In an effort to address a lethal and worsening intersection between extreme heat, overcrowding, and poverty that is rapidly eroding health and security for at least 35% of its population, the city of Freetown, Sierra Leone recently appointed Africa’s first chief heat officer.
On the job since November after a few years as an advisor to Freetown Mayor Yvonne Aki-Sawyerr, Eugenia Kargbo is leading her city’s effort to plant a million trees and build 48 urban gardens by the end of the year, reports Bloomberg CityLab.
She is also working with telecommunications companies to provide weather warnings, and building cooling centres in Freetown’s cruelly hot slums, while collecting and analyzing heat impact data for a city whose population of 1.2 million is growing rapidly.
Kargbo’s new position as Freetown’s official heat officer is one of three established globally last year (the others are in Athens and Miami-Dade County), made possible by funding from the Adrienne Arsht-Rockefeller Foundation Resilience Center.
The heat officer positions are expected to last for a year or two, but may well be extended in especially fragile places like Freetown. CityLab says the foundation’s senior vice president, Kathy Baughman McLeod, “expects one to be on every continent by the end of the year.”
The urgent need for dedicated heat officers is clear. A 2021 study in the Proceedings of the National Academy of Sciences found that “extreme heat exposure in 13,115 cities nearly tripled between 1983 and 2016, affecting 1.7 billion people,” CityLab writes. The researchers found that the health risk of extreme heat is “highly unequal and severely impacts the urban poor.”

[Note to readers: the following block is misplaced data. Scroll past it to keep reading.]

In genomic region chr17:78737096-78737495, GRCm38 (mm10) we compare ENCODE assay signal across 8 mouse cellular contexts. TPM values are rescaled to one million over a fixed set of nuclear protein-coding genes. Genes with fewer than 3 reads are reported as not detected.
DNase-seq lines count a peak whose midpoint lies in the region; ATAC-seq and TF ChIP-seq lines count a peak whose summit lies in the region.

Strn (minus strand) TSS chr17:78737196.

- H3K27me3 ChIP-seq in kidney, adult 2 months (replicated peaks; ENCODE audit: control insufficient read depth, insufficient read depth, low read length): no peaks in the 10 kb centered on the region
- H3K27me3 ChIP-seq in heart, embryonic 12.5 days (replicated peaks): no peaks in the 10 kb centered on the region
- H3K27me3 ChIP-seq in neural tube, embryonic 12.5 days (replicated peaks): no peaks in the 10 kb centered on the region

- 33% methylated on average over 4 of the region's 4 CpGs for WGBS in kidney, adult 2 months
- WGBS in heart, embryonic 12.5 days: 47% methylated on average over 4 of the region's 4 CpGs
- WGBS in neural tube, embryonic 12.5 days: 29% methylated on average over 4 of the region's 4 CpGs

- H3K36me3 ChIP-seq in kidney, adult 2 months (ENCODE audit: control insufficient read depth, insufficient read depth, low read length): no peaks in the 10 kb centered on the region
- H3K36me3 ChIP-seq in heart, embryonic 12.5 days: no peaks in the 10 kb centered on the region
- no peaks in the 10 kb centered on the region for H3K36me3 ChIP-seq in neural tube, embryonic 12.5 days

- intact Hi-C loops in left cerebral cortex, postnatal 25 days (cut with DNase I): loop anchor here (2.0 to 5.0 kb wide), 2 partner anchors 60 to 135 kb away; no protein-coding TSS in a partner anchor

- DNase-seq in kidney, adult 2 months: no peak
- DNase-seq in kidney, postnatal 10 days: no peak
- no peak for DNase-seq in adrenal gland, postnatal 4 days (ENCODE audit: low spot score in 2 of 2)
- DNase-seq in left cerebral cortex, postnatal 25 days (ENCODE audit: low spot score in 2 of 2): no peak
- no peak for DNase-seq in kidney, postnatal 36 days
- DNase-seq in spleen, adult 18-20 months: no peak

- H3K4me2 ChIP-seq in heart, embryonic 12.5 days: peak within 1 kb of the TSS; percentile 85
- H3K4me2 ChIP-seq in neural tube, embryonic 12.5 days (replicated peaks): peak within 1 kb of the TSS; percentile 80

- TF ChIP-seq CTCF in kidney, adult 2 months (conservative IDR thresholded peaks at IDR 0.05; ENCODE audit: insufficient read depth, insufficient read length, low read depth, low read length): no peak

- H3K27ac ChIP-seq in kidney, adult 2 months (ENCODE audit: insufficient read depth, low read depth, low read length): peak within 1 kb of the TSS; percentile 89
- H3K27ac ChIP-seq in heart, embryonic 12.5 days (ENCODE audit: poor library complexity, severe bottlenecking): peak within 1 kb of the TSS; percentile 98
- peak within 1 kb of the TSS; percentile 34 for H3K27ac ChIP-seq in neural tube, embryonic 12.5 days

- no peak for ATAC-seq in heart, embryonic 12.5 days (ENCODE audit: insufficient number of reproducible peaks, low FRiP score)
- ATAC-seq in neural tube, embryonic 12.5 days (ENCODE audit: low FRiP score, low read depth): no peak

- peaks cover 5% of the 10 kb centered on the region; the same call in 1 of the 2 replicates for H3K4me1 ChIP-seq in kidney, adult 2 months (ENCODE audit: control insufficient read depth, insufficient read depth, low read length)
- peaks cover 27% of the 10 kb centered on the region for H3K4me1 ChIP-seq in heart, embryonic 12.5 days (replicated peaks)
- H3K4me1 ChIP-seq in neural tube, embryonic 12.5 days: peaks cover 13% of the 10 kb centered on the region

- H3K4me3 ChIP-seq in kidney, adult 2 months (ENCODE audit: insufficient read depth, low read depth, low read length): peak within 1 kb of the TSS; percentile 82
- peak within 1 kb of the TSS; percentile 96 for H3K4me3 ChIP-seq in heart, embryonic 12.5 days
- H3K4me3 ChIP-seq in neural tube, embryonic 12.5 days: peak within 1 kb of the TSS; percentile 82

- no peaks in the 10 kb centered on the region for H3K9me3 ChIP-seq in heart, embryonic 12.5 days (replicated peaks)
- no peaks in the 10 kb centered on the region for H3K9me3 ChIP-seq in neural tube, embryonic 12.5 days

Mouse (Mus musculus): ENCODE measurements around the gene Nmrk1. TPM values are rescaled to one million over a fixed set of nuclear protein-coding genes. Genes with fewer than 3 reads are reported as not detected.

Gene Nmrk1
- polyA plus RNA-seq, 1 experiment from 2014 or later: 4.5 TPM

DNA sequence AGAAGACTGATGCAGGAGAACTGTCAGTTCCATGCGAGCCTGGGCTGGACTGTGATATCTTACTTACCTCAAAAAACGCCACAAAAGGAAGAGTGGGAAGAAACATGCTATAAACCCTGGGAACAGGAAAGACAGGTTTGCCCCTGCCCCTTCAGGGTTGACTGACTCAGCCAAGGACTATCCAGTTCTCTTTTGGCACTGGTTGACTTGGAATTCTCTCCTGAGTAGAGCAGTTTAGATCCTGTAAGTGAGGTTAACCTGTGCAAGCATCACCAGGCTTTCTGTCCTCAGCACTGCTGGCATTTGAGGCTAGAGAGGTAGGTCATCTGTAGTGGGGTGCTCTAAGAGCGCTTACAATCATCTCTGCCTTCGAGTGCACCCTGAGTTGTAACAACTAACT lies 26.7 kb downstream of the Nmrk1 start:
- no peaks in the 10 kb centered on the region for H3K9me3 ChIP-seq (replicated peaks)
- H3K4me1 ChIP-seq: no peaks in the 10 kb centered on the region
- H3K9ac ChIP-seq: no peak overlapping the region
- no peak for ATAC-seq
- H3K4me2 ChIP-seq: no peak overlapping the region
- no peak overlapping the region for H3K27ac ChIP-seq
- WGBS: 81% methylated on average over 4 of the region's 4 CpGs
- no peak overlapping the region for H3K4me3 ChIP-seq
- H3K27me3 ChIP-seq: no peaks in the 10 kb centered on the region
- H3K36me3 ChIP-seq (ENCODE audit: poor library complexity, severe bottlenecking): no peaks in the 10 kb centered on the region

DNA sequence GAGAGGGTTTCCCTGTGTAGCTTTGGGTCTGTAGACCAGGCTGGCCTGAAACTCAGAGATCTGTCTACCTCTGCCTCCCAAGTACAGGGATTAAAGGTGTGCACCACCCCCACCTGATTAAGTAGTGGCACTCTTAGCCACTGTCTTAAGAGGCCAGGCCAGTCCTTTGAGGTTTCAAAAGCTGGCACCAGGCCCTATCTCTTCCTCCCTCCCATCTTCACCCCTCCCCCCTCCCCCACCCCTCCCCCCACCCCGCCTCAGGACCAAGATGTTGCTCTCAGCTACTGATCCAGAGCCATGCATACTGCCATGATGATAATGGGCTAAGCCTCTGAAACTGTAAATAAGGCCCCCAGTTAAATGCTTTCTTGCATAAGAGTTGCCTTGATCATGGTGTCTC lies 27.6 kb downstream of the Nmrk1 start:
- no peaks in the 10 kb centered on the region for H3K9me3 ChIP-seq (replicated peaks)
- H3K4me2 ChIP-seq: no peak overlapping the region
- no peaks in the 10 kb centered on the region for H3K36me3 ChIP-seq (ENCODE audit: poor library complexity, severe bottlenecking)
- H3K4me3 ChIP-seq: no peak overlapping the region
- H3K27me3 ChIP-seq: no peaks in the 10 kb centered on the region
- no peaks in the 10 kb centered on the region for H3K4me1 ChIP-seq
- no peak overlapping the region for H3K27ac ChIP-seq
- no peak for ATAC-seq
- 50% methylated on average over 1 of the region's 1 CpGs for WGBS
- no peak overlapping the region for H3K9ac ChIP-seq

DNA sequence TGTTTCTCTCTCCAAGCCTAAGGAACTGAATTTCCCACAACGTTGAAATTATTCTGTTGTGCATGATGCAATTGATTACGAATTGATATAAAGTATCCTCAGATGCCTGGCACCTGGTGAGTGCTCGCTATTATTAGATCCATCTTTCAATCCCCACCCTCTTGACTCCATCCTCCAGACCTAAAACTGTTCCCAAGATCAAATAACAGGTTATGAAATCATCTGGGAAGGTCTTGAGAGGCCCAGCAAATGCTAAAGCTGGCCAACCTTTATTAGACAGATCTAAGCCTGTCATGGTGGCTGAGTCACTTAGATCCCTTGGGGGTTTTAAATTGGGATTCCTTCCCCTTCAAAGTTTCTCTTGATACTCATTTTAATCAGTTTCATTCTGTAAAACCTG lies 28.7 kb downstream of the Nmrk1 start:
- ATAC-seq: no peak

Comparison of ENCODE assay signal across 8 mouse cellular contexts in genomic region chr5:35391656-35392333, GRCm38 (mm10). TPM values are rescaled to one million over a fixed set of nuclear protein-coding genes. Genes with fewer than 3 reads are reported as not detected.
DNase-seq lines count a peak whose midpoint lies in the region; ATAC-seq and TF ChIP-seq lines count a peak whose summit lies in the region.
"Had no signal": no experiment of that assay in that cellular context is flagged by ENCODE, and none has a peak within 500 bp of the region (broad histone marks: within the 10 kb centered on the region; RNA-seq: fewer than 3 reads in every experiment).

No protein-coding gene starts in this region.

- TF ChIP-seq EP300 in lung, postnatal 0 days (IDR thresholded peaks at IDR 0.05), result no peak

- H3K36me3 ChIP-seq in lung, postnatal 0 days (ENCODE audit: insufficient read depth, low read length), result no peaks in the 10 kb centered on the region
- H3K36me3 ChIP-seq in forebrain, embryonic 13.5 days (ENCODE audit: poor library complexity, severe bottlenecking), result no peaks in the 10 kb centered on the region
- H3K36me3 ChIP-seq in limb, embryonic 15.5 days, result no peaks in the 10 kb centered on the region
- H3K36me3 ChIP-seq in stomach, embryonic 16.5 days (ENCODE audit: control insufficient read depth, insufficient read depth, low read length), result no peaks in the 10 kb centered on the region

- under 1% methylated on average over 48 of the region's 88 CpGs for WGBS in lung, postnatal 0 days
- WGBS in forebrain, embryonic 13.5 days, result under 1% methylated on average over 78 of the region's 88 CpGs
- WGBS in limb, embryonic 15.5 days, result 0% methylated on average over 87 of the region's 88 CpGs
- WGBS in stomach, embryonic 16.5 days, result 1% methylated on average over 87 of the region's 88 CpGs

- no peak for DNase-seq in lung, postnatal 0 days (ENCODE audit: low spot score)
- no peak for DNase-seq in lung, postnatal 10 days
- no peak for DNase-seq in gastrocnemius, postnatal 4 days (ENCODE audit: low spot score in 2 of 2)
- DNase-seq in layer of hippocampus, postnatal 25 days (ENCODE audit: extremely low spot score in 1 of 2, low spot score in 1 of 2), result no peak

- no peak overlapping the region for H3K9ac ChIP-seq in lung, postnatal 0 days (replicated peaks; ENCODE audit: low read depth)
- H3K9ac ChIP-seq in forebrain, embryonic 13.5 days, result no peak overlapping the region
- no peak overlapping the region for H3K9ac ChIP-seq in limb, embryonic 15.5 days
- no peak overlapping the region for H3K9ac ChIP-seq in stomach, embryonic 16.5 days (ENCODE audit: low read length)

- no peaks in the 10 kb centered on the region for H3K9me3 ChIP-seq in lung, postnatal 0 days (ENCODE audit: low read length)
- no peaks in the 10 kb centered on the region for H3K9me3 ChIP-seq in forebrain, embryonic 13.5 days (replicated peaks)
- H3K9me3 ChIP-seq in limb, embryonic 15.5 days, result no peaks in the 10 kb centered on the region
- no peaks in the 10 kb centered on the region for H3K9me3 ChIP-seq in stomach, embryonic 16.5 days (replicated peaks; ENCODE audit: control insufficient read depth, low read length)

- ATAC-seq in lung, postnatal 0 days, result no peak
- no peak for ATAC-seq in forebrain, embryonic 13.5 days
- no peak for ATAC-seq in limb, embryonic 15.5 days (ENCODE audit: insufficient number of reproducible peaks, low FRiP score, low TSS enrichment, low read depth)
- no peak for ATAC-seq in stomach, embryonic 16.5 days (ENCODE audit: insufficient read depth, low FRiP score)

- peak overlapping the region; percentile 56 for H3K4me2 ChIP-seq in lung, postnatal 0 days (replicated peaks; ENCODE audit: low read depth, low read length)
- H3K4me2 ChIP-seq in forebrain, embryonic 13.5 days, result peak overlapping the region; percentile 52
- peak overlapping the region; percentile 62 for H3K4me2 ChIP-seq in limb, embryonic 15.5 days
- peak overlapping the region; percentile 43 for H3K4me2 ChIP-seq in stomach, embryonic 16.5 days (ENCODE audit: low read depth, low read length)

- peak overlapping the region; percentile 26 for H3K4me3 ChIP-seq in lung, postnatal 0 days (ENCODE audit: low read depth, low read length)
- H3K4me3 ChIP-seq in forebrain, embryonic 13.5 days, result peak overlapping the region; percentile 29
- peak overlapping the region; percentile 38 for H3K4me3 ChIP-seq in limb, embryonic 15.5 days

Those findings hit home in a city like Freetown, whose population has exploded in recent years due to a civil war, climate change-related crop failures, and rural poverty, all in a country with an average life expectancy of 54.7 years as of 2019. Some 35% of the city’s residents now live in 74 informal settlements, typically located on slide-prone hills or near malarial swamps They’re generally composed of one-room, heat-trapping tin shacks pressed suffocatingly close together with little more than sewage and garbage-filled tracks running between.
For those forced to live in such squalid conditions, the risks are all too clear: flooding and mudslides killed more than 1,000 slum dwellers in 2017,, and a fire last March left more than 7,000 homeless.
During Sierra Leone’s dry season from December to April, with temperatures regularly spiking over 40°C, “it feels like we’re being cooked alive,” said 34-year-old Marima Barrie, who lives with her three children in a one-room tin hut in the Freetown slum of Kroo Bay. We’re cooking like pigs in here,” she told CityLab.
Traumatizing to the human body, extreme heat also hammers the economy. According to a 2019 study by the World Meteorological Organization, extreme heat impacts stand to cut Africa’s overall GDP by 2.25 to 12.12%.
Kargbo will also be playing a vital public relations role in helping those most vulnerable to heat stress understand what they are experiencing—right down to making the link between the temperature in their tin hut and the climate crisis—and in championing all efforts to cool things down.